Spain rejects the Council of Europe report on the ‘procés’ | Spain


Hemicycle of the Parliamentary Assembly of the Council of Europe, in Strasbourg (France).
Hemicycle of the Parliamentary Assembly of the Council of Europe, in Strasbourg (France).

The Spanish Government rejects the resolution on the process that this Monday will debate and probably approve the Parliamentary Assembly of the Council of Europe, in which 47 countries are represented. Although the report has been considerably softened and terms such as “amnesty” or “exiles” that appeared in its original wording have been eliminated, the Executive considers some of its recommendations “inadmissible”, such as that of withdrawing the extradition demands against Carles Puigdemont and the other fugitives of 1-O; or file open cases against others investigated by the independence referendum.

For the socialist Antonio Gutiérrez Limones, vice president of the assembly, these recommendations violate the principle of separation of powers and the independence of the courts, since only judges can withdraw extradition demands or file pending cases.

Fewer drawbacks put the PSOE to the recommendation to forgive or release by other means to the imprisoned Catalan politicians; and to reform the crime of sedition to avoid “disproportionate penalties for non-violent violations,” since the Government has already announced steps in both directions.

For the Ministry of Foreign Affairs, the report, of which the Latvian socialist Boriss Cilevics has been rapporteur, who starred in a controversial visit to Catalonia in February 2020, in which he went to the Lledoners prison, “part of an erroneous approach: the presumption that the pro-independence political leaders were prosecuted for expressing their ideas in the exercise of their mandate. This prejudice contaminates the entire text, is reflected in the resolution and in the recommendations and deserves a general reproach ”.

The most striking thing is that the report of the Committee on Legal Affairs and Human Rights of the Assembly, entitled “Should politicians be persecuted for statements made in the exercise of their mandate?”, Puts in the same bag the situation of politicians in the Kurdish minority in Turkey, persecuted for claiming autonomy for the region or for criticizing the actions of the Kurdish security forces, condemning the procés leaders for a crime of sedition, trying to equate both situations.

The Government has taken multiple steps to soften a text that recognized from the beginning that “Spain is a vibrant democracy, where a culture of free and open public debate prevails and where the mere expression of pro-independence ideas is not sufficient cause for legal persecution. “, But then he added that” some Catalan political veterans have been persecuted for statements made in the exercise of their positions in support of the unconstitutional referendum on the independence of Catalonia or calling for participation in the massive protests that surrounded it. ” The corrected text now clarifies that they have been convicted “for sedition and other crimes, among other things for statements made in the exercise of their political positions”, in support of a referendum declared unconstitutional by the Spanish court. And he adds that “the Assembly [del Consejo de Europa] fully respects the constitutional order of Spain ”.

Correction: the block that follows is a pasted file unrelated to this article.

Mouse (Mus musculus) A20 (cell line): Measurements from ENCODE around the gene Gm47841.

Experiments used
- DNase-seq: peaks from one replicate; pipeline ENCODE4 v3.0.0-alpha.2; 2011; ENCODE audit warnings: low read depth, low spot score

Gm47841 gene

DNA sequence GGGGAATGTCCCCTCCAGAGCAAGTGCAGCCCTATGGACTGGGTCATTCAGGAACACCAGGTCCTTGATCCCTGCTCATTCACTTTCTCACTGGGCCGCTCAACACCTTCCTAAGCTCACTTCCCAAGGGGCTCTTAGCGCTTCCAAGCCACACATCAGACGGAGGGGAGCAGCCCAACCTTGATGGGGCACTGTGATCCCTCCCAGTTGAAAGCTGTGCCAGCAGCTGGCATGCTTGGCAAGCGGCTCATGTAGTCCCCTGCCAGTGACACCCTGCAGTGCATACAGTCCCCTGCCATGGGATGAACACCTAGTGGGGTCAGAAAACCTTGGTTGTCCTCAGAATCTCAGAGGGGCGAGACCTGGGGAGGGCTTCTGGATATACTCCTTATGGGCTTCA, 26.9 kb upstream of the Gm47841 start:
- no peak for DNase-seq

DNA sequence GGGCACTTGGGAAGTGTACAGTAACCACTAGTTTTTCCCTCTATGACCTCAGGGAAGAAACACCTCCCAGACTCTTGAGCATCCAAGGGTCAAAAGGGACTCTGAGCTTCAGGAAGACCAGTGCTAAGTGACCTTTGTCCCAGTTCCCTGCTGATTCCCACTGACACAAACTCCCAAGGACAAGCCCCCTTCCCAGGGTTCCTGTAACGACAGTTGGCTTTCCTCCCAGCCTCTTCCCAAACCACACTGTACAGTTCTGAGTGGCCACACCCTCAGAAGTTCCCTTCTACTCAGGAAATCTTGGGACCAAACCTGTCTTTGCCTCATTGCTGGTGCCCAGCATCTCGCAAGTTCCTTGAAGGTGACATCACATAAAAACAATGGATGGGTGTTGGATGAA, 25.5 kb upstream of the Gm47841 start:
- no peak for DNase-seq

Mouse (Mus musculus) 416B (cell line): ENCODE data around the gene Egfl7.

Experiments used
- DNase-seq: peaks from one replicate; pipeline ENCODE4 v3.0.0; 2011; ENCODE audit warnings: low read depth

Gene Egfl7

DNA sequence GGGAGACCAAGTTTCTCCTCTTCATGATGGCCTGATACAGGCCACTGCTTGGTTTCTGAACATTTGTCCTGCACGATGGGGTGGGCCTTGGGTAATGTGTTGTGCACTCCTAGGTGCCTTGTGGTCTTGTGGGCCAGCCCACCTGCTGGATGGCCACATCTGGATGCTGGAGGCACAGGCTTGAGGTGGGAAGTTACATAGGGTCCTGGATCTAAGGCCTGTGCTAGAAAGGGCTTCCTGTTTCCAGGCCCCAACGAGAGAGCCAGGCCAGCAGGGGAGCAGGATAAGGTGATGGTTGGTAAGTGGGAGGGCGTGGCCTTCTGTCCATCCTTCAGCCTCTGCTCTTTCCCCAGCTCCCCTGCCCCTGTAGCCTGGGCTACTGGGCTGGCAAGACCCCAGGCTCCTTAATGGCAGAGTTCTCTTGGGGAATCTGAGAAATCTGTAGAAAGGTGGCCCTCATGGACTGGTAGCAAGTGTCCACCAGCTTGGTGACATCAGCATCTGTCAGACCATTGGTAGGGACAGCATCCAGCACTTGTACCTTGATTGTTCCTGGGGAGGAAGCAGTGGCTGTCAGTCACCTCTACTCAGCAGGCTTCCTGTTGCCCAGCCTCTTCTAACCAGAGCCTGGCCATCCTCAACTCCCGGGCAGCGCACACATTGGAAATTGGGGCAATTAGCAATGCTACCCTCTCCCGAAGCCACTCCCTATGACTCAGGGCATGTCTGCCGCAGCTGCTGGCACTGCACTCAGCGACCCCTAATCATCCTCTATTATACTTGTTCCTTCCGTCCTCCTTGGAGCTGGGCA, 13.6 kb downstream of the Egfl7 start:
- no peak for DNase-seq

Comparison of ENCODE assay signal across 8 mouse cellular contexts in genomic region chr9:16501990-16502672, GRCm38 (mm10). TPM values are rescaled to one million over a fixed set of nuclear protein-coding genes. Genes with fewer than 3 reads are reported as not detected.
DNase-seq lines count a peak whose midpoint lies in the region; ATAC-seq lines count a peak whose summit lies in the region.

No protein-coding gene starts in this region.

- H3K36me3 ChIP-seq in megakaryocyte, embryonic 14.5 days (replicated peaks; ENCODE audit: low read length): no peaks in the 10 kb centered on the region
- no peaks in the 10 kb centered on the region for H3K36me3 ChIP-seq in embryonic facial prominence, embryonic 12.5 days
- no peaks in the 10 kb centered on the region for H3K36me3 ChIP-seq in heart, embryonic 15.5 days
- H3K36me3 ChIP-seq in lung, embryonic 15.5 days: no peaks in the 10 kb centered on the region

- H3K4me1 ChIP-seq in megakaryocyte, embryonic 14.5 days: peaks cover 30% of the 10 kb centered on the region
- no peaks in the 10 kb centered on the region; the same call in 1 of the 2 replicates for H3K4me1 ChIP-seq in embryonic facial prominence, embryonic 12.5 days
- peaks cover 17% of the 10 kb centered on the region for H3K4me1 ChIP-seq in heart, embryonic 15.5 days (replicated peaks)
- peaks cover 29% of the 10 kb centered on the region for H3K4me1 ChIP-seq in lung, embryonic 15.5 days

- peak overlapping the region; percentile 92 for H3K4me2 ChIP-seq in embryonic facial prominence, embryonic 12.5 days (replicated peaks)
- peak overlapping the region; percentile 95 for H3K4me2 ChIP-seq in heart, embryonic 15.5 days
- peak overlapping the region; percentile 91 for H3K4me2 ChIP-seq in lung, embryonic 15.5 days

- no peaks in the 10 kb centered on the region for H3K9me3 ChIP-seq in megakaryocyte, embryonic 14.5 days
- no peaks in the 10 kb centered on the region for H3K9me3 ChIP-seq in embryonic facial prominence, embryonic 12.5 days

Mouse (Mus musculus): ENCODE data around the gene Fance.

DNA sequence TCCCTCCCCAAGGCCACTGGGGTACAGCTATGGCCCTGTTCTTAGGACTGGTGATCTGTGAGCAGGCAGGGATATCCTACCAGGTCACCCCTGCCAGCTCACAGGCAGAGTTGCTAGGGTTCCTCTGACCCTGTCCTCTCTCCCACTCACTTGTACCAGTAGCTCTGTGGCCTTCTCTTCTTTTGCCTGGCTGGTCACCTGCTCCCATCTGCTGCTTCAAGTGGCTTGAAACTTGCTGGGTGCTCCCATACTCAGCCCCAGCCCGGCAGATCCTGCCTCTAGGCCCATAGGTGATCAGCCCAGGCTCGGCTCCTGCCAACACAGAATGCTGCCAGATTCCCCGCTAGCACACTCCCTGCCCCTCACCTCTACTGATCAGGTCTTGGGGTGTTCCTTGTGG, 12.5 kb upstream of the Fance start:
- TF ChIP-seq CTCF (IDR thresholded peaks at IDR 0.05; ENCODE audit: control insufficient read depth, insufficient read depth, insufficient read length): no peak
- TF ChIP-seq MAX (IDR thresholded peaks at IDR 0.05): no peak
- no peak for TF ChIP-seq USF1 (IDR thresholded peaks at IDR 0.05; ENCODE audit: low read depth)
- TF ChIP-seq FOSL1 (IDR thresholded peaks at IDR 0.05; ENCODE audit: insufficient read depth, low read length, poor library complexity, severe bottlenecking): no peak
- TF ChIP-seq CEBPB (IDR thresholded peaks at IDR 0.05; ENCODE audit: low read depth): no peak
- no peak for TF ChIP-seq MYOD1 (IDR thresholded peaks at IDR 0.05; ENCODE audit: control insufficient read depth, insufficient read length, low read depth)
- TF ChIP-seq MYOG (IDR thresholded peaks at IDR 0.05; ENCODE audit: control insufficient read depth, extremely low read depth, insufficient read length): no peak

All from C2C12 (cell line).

The report recalls that the crime of illegal referendum was repealed in Spain in 2005 and considers “indisputable that none of the politicians called for violence”, for which it welcomes the “intense open debate” in Spanish political and legal circles on the scope of the crimes of sedition and rebellion, in reference to the reform of the Penal Code announced by the Government.

Expressions have disappeared from the text such as that the Spanish Justice has “relentlessly” persecuted the new Catalan leaders, that there are politicians “living in exile” or that it has been considered to grant them an “amnesty” conditional on repentance of their political convictions. Instead, a phrase has been included expressing respect for the Spanish courts to resolve pending cases, although with the possibility of appealing their decisions to the European Court of Human Rights.

Finally, the text urges the Spanish authorities to “initiate an open and constructive dialogue with all the political forces in Catalonia, including those opposed to independence. […] without resorting to the Penal Code, but [y esto es un añadido de última hora] with total respect for the constitutional order of Spain ”.

The Professional Association of the Judiciary, the Francisco de Vitoria association and the Independent Judicial Forum denounced last Friday that this report “calls into question”, in their opinion, the independence of the Spanish courts and damages the prestige of its Judicial Power.

Before, this Monday afternoon, the plenary debate the proposal, the Committee on Legal Affairs and Human Rights, which commissioned the report more than two years ago, must decide whether to accept two amendments from the Equality Committee of the same assembly , one of which indicates that all these recommendations must be applied in accordance with the principles of the rule of law and the equality of all citizens.


elpais.com